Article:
France, Germany propose new digital tax plan

France, Germany propose new digital tax plan

France and Germany urged the EU Council to adopt the proposed digital services tax by March 2019.

Germany, France propose new digital tax plan

In view of a new compromise text issued by France and Germany, the European Commission’s proposal to levy an EU-wide digital services tax was abandoned by EU finance ministers at the ECOFIN meeting held on December 4.

In March 2018, the EU Commission announced a proposal to introduce a three percent digital services tax to be applied to companies with total annual worldwide revenues of EUR750m and EU revenues of EUR50m, where these revenues are created from activities, such as revenues created from selling online advertising space, digital intermediary activities, and sale of data generated from user-provided information.

However, at this stage, finance ministers could not agree on some specific points of the Commission’s proposal, and the EU Presidency recommended that “the EU Council continues working on the basis of the elements proposed by France and Germany, with the aim of reaching an agreement as soon as possible.”

The new draft shared by France and Germany proposes a three percent digital services tax on “a tax base referring to advertisement,” mainly in an attempt to reach a compromise after few member states such as Ireland and Sweden expressed concerns about the Commission’s proposal.

In a joint declaration, France and Germany urged the EU Council to adopt the proposed digital services tax “without delay and in any case before March 2019 at the latest.”

The digital services tax is intended to enter into force on January 1, 2021, if no international solution is agreed upon.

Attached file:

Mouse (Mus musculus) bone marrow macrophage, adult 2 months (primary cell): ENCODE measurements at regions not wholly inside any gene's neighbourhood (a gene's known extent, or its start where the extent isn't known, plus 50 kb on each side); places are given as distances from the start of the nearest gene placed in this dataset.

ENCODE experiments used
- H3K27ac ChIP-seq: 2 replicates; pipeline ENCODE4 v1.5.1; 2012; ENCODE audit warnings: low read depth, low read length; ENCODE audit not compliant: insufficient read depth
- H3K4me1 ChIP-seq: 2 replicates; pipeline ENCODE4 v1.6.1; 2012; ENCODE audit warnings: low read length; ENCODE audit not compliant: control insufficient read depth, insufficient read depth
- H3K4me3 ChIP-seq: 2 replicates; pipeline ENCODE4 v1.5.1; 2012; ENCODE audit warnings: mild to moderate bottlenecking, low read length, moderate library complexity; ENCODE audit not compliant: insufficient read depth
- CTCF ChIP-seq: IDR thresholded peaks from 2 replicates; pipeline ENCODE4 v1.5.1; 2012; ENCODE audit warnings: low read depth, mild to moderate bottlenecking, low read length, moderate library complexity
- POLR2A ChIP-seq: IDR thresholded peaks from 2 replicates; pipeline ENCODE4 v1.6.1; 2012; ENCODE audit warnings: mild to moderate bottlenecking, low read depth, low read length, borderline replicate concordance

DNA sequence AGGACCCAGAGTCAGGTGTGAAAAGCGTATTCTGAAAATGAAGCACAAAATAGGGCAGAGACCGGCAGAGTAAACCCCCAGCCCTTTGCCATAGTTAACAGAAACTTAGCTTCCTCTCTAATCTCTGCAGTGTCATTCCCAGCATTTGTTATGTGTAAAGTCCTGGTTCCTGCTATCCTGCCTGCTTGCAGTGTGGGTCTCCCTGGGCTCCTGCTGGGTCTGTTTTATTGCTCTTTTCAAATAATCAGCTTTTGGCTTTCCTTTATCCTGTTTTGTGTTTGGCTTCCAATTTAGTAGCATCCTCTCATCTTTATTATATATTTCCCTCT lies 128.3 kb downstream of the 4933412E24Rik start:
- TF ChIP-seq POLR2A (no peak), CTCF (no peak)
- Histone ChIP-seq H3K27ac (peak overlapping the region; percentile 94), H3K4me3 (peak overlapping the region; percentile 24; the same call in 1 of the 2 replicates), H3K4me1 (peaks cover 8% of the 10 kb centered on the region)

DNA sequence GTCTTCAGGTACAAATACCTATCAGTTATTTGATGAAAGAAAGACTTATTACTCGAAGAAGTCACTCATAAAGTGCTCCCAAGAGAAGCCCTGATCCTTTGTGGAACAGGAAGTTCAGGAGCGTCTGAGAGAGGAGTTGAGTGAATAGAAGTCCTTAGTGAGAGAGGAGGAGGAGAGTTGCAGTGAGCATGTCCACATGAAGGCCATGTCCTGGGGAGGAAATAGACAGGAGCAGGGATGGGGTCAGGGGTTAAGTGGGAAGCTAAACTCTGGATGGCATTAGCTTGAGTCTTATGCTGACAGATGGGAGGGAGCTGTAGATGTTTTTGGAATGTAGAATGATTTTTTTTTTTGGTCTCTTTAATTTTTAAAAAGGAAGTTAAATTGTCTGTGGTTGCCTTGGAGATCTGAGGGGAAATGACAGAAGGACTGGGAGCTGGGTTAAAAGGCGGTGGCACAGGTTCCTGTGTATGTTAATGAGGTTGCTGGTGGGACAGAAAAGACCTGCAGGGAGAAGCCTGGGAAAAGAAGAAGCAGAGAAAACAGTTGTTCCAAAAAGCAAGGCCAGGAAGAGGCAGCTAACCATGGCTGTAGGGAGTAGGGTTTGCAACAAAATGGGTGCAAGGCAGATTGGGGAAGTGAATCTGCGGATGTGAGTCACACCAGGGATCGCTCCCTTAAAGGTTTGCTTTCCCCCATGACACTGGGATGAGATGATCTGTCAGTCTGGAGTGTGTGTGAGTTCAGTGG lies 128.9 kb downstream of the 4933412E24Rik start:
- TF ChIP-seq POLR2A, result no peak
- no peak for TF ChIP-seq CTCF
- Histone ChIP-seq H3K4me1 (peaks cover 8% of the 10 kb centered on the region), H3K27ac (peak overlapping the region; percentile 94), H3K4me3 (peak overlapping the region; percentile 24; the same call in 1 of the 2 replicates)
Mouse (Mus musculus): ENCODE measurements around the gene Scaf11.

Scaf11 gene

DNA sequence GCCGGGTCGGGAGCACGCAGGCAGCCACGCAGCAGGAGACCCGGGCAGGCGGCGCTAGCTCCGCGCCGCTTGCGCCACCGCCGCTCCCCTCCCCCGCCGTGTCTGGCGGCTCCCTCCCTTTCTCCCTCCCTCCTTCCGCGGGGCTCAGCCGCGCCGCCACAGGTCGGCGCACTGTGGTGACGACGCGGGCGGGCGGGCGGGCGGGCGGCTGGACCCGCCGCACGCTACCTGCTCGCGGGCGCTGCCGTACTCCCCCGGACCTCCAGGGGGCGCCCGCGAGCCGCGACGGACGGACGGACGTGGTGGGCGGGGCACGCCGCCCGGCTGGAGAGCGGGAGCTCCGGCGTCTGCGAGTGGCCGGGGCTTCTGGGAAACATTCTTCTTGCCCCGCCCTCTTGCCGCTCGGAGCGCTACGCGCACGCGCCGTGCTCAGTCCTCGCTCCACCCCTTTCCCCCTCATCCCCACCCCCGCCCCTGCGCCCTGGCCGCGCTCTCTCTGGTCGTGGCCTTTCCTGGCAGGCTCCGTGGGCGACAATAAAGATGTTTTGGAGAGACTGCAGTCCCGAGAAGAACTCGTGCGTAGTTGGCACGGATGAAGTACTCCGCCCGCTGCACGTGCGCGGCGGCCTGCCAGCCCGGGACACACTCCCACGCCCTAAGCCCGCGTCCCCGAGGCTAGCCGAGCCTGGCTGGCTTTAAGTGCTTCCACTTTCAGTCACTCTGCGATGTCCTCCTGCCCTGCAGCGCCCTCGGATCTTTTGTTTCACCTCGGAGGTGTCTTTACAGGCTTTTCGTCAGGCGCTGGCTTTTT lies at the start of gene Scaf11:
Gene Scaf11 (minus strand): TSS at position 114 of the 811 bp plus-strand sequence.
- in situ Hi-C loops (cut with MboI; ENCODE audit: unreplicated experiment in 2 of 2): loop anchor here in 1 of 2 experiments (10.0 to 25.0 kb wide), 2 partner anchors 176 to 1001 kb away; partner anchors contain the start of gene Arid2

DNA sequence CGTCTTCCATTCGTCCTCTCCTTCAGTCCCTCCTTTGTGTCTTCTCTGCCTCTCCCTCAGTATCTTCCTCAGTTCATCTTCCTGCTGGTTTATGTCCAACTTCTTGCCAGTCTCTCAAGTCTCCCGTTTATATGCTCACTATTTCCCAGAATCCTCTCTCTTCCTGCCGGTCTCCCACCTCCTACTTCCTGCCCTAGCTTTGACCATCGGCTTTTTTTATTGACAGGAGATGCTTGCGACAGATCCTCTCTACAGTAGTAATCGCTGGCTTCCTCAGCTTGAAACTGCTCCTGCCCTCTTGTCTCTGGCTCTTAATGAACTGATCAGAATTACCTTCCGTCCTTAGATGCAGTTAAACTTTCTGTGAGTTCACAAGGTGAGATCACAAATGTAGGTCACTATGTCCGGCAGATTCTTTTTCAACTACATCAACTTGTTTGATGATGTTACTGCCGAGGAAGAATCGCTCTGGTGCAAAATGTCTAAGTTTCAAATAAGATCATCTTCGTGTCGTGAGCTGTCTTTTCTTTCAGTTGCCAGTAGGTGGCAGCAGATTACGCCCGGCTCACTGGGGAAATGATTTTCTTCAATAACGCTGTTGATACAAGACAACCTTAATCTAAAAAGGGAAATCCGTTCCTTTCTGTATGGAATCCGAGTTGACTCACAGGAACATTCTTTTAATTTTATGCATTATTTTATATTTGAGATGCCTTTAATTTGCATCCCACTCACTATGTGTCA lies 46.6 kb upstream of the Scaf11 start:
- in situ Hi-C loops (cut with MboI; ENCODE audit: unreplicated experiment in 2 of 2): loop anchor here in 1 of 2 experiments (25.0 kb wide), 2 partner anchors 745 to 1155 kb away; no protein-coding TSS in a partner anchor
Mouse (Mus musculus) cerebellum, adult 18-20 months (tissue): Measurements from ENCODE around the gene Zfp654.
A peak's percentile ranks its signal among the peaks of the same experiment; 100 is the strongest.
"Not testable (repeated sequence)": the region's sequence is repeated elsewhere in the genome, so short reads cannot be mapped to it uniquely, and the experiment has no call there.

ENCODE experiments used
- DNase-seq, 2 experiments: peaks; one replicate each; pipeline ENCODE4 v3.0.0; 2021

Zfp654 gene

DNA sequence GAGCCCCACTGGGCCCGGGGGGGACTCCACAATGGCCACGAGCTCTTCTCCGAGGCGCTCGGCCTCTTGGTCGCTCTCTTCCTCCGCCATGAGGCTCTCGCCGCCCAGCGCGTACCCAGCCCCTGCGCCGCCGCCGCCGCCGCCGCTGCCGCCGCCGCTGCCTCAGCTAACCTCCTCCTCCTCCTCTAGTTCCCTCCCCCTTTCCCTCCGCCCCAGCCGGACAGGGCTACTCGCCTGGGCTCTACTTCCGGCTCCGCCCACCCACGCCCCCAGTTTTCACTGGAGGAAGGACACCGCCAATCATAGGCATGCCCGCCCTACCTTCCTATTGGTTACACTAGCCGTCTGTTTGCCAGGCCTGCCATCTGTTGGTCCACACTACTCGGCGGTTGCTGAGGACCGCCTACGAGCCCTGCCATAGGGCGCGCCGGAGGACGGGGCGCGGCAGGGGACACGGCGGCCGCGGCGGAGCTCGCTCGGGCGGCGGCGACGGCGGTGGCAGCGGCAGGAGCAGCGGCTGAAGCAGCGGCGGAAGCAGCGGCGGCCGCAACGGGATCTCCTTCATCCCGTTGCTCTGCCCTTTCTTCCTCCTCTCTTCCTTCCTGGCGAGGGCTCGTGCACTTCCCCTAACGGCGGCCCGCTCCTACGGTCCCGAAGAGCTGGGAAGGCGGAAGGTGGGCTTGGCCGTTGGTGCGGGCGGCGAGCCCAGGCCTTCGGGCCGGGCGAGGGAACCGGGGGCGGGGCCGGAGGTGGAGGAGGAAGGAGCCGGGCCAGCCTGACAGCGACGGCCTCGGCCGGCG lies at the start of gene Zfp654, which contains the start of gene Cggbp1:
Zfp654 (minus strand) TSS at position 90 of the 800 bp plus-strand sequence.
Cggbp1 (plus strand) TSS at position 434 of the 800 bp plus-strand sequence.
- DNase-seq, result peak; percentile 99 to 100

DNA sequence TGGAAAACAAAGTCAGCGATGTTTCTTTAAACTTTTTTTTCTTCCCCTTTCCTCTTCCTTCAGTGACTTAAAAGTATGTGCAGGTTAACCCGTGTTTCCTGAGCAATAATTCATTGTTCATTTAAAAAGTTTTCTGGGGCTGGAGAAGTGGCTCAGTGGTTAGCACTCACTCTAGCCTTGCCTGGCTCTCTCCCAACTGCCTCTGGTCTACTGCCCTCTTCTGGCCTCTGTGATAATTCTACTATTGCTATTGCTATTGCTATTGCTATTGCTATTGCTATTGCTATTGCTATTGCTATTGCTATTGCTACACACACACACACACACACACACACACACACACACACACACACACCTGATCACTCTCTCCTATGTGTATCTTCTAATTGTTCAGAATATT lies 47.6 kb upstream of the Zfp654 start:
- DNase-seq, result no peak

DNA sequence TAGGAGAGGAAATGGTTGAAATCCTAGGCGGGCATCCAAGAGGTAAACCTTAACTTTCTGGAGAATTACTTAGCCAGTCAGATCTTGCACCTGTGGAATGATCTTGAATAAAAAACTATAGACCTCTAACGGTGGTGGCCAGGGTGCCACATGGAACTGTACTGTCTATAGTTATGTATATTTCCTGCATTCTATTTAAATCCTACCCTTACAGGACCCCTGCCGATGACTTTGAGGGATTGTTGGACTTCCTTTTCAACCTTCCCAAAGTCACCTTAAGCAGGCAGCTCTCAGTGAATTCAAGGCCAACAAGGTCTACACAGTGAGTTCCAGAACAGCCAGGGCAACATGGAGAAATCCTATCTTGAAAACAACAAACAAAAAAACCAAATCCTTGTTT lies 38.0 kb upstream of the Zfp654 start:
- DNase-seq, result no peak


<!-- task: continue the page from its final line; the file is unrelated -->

According to the joint declaration, the proposed directive would not prevent EU member states from introducing in their domestic legislation a digital tax on a broader base. “In case such an international solution has been agreed and subsequently translated in EU law before January 1, 2021, the implementation of this directive will be withdrawn [by a majority vote]. It will expire by 2025,” the joint declaration states.

The joint declaration adds: “We reaffirm our determination to establish a fair and effective taxation of large digital companies that will contribute to the modernization of our tax systems. We expect the OECD will reach an agreement by 2020 on proposals aimed at tackling the challenges raised by the digitalization of the economy and tax avoidance.”

“We will discuss proposals on taxing the digital economy and minimum taxation also in the G7 and G20. We are committed to immediately implement an OECD outcome into binding European law.”

The new digital services tax would require the support of all EU member states.

The author is Alex Hunter, Editor, TP News. He oversees and updates the publication and also  regularly writes news stories about transfer pricing and international tax law. Alex is reachable at